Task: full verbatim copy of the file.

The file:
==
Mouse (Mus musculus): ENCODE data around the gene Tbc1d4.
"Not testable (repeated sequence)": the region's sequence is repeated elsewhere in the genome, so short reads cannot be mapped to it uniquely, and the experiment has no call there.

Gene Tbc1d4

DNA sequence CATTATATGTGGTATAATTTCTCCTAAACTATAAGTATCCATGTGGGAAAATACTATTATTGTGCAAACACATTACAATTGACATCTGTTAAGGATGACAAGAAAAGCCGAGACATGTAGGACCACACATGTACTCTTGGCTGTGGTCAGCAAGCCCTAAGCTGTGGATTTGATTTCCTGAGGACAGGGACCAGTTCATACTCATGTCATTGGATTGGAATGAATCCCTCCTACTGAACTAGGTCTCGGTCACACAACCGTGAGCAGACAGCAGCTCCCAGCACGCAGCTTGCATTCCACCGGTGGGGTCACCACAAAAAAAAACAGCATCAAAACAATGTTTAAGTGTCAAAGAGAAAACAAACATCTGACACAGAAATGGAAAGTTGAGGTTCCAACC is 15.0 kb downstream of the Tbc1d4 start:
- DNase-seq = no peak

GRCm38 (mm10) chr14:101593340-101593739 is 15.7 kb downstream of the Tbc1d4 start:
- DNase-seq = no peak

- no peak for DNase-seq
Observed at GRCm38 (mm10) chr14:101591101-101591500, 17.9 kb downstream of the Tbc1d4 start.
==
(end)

Mouse (Mus musculus): ENCODE data around the gene Tbc1d4.
"Not testable (repeated sequence)": the region's sequence is repeated elsewhere in the genome, so short reads cannot be mapped to it uniquely, and the experiment has no call there.

Gene Tbc1d4

DNA sequence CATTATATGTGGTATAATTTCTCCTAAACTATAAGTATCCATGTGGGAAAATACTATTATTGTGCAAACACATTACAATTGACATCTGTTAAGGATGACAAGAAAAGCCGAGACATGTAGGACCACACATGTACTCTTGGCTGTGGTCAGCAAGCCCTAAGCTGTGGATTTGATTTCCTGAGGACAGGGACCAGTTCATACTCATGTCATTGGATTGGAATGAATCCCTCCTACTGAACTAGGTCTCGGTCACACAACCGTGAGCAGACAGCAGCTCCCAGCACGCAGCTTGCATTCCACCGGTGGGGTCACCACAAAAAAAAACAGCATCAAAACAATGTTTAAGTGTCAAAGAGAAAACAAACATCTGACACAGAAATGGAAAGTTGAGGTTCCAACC is 15.0 kb downstream of the Tbc1d4 start:
- DNase-seq = no peak

GRCm38 (mm10) chr14:101593340-101593739 is 15.7 kb downstream of the Tbc1d4 start:
- DNase-seq = no peak

- no peak for DNase-seq
Observed at GRCm38 (mm10) chr14:101591101-101591500, 17.9 kb downstream of the Tbc1d4 start.